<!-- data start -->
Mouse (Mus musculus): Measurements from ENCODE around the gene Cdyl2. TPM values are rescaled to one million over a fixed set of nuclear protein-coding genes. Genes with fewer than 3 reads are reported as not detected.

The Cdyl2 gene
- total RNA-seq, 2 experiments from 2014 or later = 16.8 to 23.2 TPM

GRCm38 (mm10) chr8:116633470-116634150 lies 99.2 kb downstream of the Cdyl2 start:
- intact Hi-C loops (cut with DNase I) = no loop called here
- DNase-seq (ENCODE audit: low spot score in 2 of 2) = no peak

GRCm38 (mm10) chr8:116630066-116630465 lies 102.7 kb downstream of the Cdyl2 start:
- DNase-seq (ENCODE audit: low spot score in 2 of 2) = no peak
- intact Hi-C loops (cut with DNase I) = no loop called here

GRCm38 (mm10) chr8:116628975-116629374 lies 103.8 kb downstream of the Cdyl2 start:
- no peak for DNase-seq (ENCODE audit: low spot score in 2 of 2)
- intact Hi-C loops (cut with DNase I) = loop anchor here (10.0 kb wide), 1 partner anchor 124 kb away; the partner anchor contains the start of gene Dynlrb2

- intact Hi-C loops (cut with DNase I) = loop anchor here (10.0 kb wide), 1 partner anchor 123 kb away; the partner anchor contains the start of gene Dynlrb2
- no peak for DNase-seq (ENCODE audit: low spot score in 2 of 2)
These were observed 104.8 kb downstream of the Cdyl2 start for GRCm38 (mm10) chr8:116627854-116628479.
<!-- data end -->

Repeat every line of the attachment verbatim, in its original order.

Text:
Mouse (Mus musculus): Measurements from ENCODE around the gene Cdyl2. TPM values are rescaled to one million over a fixed set of nuclear protein-coding genes. Genes with fewer than 3 reads are reported as not detected.

The Cdyl2 gene
- total RNA-seq, 2 experiments from 2014 or later = 16.8 to 23.2 TPM

GRCm38 (mm10) chr8:116633470-116634150 lies 99.2 kb downstream of the Cdyl2 start:
- intact Hi-C loops (cut with DNase I) = no loop called here
- DNase-seq (ENCODE audit: low spot score in 2 of 2) = no peak

GRCm38 (mm10) chr8:116630066-116630465 lies 102.7 kb downstream of the Cdyl2 start:
- DNase-seq (ENCODE audit: low spot score in 2 of 2) = no peak
- intact Hi-C loops (cut with DNase I) = no loop called here

GRCm38 (mm10) chr8:116628975-116629374 lies 103.8 kb downstream of the Cdyl2 start:
- no peak for DNase-seq (ENCODE audit: low spot score in 2 of 2)
- intact Hi-C loops (cut with DNase I) = loop anchor here (10.0 kb wide), 1 partner anchor 124 kb away; the partner anchor contains the start of gene Dynlrb2

- intact Hi-C loops (cut with DNase I) = loop anchor here (10.0 kb wide), 1 partner anchor 123 kb away; the partner anchor contains the start of gene Dynlrb2
- no peak for DNase-seq (ENCODE audit: low spot score in 2 of 2)
These were observed 104.8 kb downstream of the Cdyl2 start for GRCm38 (mm10) chr8:116627854-116628479.